Letter: Public control of privatised rail

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The Independent Online
Sir: Whatever else the 'commercialisation' of Britain's railways may or may not achieve (reports, 23 January), there is a growing consensus that it is unlikely to produce the urgently needed extra capital investment of which public transport has so long been starved. Can I suggest a way of attracting that capital?

The Government should legislate for a system of railway bonds on which interest would be tax-free. These would be issued for or by different parts of the rail network, so that, for instance, commuters on the Fenchurch Street-Southend line could buy bonds whose proceeds would be earmarked for capital improvements on that line.

Similarly, people in the West Midlands could subscribe to a bond issue to build the planned West Midlands Metro, accepted by the Government as a good investment but delayed by budgetary cutbacks.

Bond issues would be open to all purchasers, but would give commuters, residents, businesses and local authorities a chance to 'vote with their cash' for improvements in their localities, as well as giving them a tax-free return of, say, 4 per cent on their investment.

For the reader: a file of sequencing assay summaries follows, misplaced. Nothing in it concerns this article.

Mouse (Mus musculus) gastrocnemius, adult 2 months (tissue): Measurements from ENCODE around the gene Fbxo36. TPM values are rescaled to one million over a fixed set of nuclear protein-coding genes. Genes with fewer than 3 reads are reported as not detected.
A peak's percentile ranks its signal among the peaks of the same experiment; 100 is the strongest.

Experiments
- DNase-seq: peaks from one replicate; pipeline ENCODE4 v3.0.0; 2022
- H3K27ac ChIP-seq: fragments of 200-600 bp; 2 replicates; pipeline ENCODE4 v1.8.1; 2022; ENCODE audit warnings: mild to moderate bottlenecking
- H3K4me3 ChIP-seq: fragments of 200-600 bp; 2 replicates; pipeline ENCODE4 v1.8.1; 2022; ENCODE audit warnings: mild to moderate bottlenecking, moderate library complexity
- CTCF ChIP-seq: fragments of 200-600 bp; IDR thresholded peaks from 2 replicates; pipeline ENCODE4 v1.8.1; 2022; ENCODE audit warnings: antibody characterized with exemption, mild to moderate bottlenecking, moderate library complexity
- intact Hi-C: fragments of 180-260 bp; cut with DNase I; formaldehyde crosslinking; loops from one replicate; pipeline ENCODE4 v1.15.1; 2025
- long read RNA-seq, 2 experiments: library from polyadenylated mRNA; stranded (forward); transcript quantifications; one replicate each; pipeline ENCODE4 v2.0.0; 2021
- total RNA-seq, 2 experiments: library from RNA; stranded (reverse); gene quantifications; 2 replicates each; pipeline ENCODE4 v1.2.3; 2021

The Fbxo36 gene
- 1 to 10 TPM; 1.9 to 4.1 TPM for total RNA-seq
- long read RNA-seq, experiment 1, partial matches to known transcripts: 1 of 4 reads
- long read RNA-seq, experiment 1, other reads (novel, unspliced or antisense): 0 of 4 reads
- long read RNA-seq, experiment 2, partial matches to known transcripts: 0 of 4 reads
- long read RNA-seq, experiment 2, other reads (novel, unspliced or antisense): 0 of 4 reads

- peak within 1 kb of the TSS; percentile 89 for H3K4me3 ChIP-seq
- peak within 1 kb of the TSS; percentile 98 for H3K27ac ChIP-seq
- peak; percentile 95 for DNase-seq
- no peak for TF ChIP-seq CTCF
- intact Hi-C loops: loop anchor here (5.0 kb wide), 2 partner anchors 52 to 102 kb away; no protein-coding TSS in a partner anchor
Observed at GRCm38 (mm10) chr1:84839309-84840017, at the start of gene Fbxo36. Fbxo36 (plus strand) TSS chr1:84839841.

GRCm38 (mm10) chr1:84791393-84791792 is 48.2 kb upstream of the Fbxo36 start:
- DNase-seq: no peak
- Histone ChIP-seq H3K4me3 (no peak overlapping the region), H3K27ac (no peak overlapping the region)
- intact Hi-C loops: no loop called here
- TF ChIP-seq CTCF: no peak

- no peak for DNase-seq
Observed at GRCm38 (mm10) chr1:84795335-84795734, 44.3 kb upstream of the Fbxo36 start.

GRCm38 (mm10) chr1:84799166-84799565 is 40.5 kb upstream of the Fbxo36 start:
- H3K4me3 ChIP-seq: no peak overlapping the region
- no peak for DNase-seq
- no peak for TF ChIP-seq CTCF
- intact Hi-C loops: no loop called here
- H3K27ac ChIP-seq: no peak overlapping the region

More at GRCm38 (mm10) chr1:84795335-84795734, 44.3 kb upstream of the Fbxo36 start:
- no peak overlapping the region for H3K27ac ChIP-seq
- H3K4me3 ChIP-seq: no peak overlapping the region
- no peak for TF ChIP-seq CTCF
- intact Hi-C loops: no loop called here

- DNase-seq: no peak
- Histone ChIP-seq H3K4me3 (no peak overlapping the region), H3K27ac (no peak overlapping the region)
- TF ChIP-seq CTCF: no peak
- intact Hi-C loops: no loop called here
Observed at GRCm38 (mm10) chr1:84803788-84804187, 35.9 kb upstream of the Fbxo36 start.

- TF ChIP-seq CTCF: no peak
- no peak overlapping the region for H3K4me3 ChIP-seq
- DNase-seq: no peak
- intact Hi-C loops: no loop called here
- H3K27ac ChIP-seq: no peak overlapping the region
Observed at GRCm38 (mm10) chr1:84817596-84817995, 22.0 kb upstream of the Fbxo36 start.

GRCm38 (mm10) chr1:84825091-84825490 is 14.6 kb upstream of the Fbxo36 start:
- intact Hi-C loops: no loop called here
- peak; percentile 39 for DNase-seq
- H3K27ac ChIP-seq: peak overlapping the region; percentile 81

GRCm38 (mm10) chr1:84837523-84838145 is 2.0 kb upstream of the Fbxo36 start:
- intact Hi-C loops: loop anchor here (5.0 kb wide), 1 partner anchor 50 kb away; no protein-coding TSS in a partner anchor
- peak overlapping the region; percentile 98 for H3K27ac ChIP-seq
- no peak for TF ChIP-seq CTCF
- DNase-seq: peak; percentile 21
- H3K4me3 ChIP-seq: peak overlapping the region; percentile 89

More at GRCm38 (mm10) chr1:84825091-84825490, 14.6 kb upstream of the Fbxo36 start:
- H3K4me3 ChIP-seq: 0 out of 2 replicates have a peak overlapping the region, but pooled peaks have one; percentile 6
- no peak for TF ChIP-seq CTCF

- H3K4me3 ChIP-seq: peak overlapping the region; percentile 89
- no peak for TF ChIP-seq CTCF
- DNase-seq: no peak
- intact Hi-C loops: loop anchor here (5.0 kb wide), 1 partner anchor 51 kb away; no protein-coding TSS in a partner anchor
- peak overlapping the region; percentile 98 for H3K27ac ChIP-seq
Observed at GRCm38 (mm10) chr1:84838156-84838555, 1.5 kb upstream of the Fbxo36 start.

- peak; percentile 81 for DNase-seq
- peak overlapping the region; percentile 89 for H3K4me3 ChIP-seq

The principle of tax-free investment for prescribed purposes is already well established in, for instance, PEPs, Tessas and business expansion schemes. Rail bonds, if given the margins of return and promotional push afforded past privatisation issues, could scarcely fail to attract a substantial inflow of capital. This could transform both the investment prospects of public transport and morale in a battered and investment-starved sector.

The bond system could work with Mr MacGregor's commercialised railways, provided at least a reversion of the capital assets so funded were reserved to public or publicly accountable bodies. It would arguably command greater public support if the Government simply used the tax-free bait to fund our present system.

Yours sincerely,


London, SE13

22 January